Of bridges and tunnels – agile system creation

This is an automatically generated post with Deepl. The original article was published here in 2019.

“A complex system that works is invariably found to have evolved from a simple system that worked. A complex system designed from scratch never works and cannot be patched up to make it work. You have to start over with a working simple system.”

John Gall

Many years ago, I saw an impressive documentary about a man who built a suspension bridge in the Andes. First, a thin rope was thrown across the gorge and then a thick rope was pulled across with its help. To do this, the man had to descend into the gorge and climb up the other side of the gorge. But once the thick rope was attached on both sides, the man was able to transport tools and materials across the gorge. The single rope became several ropes, then the basic structure of a bridge and later a complete suspension bridge.

What does this have to do with agile software development? Building a bridge without any kind of modern technology? Only ropes and wooden planks as materials? Let’s take a look at another form of construction activity, instead of lofty heights, let’s look deep into the rocks of a mountain range.

Several teams of miners drive tunnels through the mountain, so that the teams can work simultaneously, they do not simply start on one side of the mountain and drill their way through to the other side, but start their work on both sides. This allows them to at least halve the time needed to build the tunnel. In this case, however, they drive another shaft halfway into the mountain and start a tunnel from here, in both directions. This reduces the tunnel construction time to almost a quarter of the original plan. However, there is a risk in this plan. The excavations will meet somewhere in the mountain. Only when the breakthrough is made will success or failure be known. The measurements, planning and work must be carried out extremely accurately, otherwise a horizontal or vertical misalignment of the tunnels will cause the project to fail.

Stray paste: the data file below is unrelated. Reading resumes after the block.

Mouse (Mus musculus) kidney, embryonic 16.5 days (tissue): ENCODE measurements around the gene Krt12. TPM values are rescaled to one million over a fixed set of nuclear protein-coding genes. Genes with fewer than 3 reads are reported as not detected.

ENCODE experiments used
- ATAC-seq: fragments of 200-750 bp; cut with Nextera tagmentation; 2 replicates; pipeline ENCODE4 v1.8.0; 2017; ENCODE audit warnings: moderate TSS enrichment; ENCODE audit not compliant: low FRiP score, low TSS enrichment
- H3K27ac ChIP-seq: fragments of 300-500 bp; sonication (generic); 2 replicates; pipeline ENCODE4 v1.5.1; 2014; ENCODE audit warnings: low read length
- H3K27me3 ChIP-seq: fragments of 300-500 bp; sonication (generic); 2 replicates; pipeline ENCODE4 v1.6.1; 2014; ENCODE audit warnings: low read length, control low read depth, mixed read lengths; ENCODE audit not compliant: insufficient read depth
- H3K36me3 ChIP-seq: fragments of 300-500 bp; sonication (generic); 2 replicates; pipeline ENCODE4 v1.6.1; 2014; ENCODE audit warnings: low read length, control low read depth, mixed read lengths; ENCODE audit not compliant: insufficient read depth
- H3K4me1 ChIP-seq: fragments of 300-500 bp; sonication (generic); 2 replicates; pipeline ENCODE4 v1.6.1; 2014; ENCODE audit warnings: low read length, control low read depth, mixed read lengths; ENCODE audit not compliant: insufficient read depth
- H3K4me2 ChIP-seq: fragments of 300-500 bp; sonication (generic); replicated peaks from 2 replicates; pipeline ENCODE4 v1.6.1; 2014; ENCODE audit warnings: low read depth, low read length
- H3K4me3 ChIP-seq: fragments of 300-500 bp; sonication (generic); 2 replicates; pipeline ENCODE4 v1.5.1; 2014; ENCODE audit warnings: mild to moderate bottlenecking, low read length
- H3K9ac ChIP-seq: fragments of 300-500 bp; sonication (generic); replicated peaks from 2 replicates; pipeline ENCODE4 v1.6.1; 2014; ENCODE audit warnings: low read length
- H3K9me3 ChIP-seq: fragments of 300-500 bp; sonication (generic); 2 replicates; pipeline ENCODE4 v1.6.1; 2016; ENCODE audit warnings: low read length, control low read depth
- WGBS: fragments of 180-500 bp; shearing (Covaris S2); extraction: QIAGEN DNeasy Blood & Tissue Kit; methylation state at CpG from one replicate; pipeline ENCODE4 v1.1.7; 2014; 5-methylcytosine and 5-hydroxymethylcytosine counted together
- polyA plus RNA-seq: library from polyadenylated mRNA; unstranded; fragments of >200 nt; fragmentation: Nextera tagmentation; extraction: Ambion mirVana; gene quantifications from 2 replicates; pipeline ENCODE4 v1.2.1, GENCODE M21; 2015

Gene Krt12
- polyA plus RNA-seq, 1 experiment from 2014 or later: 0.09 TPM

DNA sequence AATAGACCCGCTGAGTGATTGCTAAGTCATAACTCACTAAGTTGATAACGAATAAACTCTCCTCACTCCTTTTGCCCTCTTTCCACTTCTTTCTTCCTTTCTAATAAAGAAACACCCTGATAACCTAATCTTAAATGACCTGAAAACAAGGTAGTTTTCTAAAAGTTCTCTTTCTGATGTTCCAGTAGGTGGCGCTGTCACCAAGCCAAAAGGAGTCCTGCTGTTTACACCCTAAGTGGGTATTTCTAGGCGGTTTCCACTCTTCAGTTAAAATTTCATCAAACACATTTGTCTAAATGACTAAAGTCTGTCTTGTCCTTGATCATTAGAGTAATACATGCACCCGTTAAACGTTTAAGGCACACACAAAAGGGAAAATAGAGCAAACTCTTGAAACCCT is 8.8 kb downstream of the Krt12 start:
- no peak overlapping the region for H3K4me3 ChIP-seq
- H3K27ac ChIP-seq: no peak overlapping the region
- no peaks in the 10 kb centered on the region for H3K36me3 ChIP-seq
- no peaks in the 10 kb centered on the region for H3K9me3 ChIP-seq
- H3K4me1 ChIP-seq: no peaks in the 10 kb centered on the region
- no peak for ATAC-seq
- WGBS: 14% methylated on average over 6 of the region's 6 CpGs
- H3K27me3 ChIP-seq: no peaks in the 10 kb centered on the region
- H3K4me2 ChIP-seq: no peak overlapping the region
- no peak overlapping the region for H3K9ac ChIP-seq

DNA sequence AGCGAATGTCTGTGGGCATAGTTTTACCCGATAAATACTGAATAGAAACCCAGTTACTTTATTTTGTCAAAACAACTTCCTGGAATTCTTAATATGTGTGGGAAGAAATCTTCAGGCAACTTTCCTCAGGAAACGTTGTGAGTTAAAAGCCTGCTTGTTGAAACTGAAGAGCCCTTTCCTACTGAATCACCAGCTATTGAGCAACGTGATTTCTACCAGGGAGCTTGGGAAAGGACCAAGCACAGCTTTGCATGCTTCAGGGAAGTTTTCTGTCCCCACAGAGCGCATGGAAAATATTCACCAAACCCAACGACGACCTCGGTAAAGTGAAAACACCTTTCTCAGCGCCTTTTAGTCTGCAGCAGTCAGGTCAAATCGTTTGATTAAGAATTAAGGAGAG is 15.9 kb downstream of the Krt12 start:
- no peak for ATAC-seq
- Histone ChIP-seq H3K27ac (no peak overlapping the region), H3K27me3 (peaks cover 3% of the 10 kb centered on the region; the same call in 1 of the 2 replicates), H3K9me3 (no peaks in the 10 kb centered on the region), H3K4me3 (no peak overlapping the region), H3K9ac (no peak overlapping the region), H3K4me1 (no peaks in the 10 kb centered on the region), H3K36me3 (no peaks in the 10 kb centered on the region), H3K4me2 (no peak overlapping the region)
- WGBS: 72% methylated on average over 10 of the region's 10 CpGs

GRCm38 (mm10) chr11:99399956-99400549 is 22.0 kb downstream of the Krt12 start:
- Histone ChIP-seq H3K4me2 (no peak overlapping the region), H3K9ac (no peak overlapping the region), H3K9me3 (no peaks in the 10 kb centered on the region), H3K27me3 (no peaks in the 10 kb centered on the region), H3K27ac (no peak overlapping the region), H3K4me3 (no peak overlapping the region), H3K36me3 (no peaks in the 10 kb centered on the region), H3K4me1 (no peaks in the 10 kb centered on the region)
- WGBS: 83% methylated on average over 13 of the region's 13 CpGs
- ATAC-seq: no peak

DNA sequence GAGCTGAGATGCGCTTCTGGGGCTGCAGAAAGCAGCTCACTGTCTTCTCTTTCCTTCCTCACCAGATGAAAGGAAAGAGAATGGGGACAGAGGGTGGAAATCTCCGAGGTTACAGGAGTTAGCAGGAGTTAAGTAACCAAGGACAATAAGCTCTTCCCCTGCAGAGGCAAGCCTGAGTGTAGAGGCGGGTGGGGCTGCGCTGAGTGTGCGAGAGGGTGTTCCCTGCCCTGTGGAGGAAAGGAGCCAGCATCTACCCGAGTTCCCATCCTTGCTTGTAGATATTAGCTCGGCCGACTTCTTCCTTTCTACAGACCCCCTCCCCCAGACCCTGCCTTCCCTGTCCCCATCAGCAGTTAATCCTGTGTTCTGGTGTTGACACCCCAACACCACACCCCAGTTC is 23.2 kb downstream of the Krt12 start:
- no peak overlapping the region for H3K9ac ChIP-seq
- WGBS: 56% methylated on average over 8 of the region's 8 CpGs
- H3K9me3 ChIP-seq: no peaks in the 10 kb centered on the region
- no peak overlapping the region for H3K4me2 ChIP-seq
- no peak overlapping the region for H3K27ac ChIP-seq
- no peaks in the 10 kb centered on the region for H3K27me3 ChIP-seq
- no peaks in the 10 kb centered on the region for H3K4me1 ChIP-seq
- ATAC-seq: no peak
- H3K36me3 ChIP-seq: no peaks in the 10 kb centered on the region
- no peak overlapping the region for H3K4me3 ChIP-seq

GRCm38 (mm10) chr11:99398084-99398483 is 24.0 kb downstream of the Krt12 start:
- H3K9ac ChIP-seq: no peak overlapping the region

Tunnel constructions are classic waterfall projects in which extensive planning can be carried out and then construction can be completed without major changes. There are geological surprises from time to time, but a tunnel plan is, quite literally, set in stone.

Many software developments are carried out like tunnel construction projects. Many tunnel sections are marked out and work is started, and later the connection points for the individual sections are considered. However, software projects are not driven through granite, but are in a soft, malleable and seemingly living mass called market requirements. Even if the sections are implemented correctly at the beginning, it may turn out in the course of the project that a number of connectors have been forgotten, requirements have been changed and some parts have been planned completely incorrectly.

Agile development is based on 12 principles. The first of these is

“Customer satisfaction through early and continuous software delivery.”

A tunnel construction project, as described above, does not comply with this principle. A tunnel that has only been driven a few meters into the mountain does not help the customer. Neither do individual sections in the mountain. The customer can only use the product once all sections have been successfully connected.

The primitive suspension bridge stands for projects that allow the customer to provide feedback to the project team at an early stage. Although only a rope is stretched across the gorge at the beginning, the customer can use it. They cannot yet transport larger loads across the gorge, but this will gradually change.

A payment system for an online store can be created either bottom-up like a tunnel construction project or top-down like a suspension bridge. In both cases, you need a shopping cart, a choice of payment method, dialogs for bank transfers, credit card payments or Bitcoin transactions.

While with the buttom-up method the complete components are put together and only then, at the end of the project, do serious planning deficiencies become apparent, a top-down design starts with the simplest functioning system. The shopping cart may not even be able to display the products correctly at the beginning and only prepayment is initially possible as a payment method, but the customer can test the software, give feedback and try out new ideas.

Top-down development is also invaluable for the development team. Everyone involved can rely on a truly functioning design from day one.

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